I have every hope that we Americans will be able to use this global crisis as a means of getting Japan to finally drive on the correct side of the road.

4th Gear: Florida Declares Auto Dealerships ‘Essential’

The real endpoint of the “we must continue to buy cars or our economy will collapse” is putting our lives on the line for car sales, which is exactly what’s going down in that hub of good sense and reason, Florida. Today I get to cite the Florida Automobile Dealers Association, which is a fun one:

Governor DeSantis issued a new Executive Order today which clarifies that new and used automobile dealerships are “ESSENTIAL.” The order goes into effect Friday morning, April 3rd, at 12:01 am.
The order establishes that “new and used automobile dealerships” are essential retail and commercial businesses which may remain open per adoption of the Miami-Dade Order on March 19, 2020, and the following Addendum 07-20.
Section 2 of the Governor’s Order 20-89 adopted in today’s order states “No county or local authority may restrict or prohibit any ‘essential’ service from performing a function allowed under this Order.”

All dealers should adhere to strict CDC guidelines for cleanliness and sanitation as well as adhere to all CDC distancing guidelines to protect customers and employees.


I just wish the Cadillac XLR was alive to see this.

5th Gear: Please Enjoy This Article Blaming Coronavirus For Cadillac’s Fuckups

Speaking of! Any casual observer could tell you that Cadillac’s new product offensive is painfully weak, and has been for years, with nothing all that cutting edge or desirable, short of the limited rollout of SuperCruise and the Escalade, respectively. Things look bad for the American luxury brand that’s not particularly luxurious.


It is within this context that I absolutely adore this free-spirited article from the Detroit Free Press speculating that, hey, maybe we should blame COVID-19 instead of GM:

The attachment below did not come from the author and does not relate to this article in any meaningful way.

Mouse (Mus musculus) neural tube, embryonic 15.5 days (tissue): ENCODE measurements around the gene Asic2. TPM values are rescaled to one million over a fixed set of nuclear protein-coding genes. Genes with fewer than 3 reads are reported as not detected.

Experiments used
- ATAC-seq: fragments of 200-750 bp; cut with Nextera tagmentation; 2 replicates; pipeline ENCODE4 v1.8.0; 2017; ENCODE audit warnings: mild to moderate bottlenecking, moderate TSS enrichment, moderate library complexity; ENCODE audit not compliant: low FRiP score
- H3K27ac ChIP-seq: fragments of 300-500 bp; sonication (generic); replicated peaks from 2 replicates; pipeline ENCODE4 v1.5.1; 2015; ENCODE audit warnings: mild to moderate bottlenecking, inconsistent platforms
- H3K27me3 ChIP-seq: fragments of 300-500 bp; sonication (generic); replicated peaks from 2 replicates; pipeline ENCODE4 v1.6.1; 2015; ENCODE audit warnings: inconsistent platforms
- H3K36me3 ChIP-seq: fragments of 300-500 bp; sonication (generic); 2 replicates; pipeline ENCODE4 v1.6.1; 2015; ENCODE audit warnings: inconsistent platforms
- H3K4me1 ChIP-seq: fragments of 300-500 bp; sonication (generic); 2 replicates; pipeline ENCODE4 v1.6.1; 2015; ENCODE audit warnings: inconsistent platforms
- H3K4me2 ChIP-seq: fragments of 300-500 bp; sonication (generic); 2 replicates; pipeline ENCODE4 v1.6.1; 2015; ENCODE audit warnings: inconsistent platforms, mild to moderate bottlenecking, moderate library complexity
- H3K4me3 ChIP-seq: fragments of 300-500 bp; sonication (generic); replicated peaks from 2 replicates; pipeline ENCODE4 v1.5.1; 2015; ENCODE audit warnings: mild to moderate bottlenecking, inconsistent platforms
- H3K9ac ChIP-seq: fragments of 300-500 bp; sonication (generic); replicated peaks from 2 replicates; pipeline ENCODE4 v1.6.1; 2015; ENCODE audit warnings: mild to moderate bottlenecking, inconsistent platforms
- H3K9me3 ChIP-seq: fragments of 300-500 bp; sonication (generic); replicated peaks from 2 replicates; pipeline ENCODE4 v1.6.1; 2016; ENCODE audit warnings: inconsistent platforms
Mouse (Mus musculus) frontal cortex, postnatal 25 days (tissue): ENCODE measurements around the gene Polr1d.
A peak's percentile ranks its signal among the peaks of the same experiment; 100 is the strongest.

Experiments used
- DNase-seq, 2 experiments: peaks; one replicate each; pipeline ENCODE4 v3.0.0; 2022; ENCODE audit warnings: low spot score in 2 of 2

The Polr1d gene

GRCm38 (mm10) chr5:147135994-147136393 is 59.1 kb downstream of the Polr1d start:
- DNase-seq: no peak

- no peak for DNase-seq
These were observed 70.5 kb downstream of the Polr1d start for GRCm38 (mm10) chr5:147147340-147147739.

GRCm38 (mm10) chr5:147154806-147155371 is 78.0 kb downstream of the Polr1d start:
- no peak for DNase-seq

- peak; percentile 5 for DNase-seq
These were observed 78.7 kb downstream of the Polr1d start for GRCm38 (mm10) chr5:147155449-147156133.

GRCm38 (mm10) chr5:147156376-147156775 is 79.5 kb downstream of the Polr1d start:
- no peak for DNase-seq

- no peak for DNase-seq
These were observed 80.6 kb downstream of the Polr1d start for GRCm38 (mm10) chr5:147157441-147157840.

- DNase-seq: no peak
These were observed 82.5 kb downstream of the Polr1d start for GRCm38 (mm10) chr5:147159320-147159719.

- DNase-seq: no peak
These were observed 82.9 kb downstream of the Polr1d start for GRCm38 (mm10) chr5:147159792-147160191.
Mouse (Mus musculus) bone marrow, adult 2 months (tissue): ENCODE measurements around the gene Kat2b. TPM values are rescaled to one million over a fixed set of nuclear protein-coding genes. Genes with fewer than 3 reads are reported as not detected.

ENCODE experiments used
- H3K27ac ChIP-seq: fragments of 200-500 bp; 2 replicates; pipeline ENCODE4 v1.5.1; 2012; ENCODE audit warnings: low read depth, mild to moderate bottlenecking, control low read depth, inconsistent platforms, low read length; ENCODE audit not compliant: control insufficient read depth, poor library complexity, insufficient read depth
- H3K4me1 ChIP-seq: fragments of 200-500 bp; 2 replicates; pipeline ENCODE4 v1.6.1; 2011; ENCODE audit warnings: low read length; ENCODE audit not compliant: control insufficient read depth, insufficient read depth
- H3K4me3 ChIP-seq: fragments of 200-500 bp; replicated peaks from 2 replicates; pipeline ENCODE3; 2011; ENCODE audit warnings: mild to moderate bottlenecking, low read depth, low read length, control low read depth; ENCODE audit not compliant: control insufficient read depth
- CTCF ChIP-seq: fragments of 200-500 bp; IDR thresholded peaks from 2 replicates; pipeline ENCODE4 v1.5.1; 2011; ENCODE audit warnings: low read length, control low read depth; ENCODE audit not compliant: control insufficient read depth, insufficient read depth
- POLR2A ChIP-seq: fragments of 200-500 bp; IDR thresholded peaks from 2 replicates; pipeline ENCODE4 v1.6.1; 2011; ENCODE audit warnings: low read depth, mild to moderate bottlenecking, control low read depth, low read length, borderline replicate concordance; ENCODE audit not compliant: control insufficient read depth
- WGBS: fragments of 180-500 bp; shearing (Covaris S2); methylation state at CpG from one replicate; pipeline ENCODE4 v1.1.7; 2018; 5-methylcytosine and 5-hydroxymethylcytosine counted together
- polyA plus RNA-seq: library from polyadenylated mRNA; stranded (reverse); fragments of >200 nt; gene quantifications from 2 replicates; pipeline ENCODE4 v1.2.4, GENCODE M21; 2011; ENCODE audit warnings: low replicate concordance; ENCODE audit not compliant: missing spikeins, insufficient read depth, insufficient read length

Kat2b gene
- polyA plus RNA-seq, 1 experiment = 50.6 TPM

Cadillac ended 2019 with sales inching up by 1% to 156,246 vehicles sold, led largely by its new XT4 and XT6 SUVs.

Things were on track. Then the coronavirus pandemic hit.

New-car sales across the industry have dipped amid the uncertainty the pandemic has brought to the market. Cadillac canceled plans for vehicle reveals and launches in April because of the rapidly spreading coronavirus.

Now its plan for a broader revival could be derailed.

“There is no question that the pandemic has put immense pressure on the industry and most future plans,” said Jeff Schuster, president of Americas Operations and Global Vehicle Forecasts at LMC Automotive. “That certainly includes the revival of Cadillac through product.”


Please enjoy the article, which breaks up its discussion of Cadillac’s bright upcoming products with pictures of the painfully dull CT4 and XT4.

Reverse: Brayton Patents Internal Combustion Engine In 1872

We think of internal combustion engines’ dawn as starting with Otto in Germany in 1876, but it was April 2nd, 1872 that Brayton patented his design here in the States, as Gas Engine Magazine recounts:

Students of gas-powered engines know that Nicolaus Otto (1832-1891) is credited as the father of the 4-cycle engine that still serves us today, powering just about every kind of motorized machine imaginable. Introduced in 1876 as the Otto Silent engine, Otto’s engine was a revolution in the making, and its introduction heralded a new age in mechanical power.

Lesser known, however, is the engine scheme designed by one George Bailey Brayton (1839-1892) of Boston, Massachusetts, in 1872. Writing in American Gasoline Engines Since 1872, engine historian C.H. Wendel claims that Brayton’s engine was the “first commercially successful engine of purely American design.”

A 2-stroke engine, Brayton’s patented design hinged on the use of a charging cylinder to pull in and compress the fuel/air charge. The compressed charge was stored in a receiver and then admitted into the combustion chamber. The combined charging cylinder and power cylinder worked simultaneously; a charge being pulled in as the power cylinder dropped to the bottom of its stroke, then compressed as the power cylinder rose on its power stroke.


Neutral: If All The World’s Major Automakers Were Gone, How Would You Rebuild?

If we imagined that all major world automakers went out of business, how would you rebuild in your more perfect new world?

Raphael Orlove is features editor for Jalopnik.



This is gonna be a dumb question from a dumb college student but why do businesses not expect and plan for events like coronavirus? In other words, why are so many businesses at risk of failure for going off track for one month or two, when they should have rainy day funds to continue operating?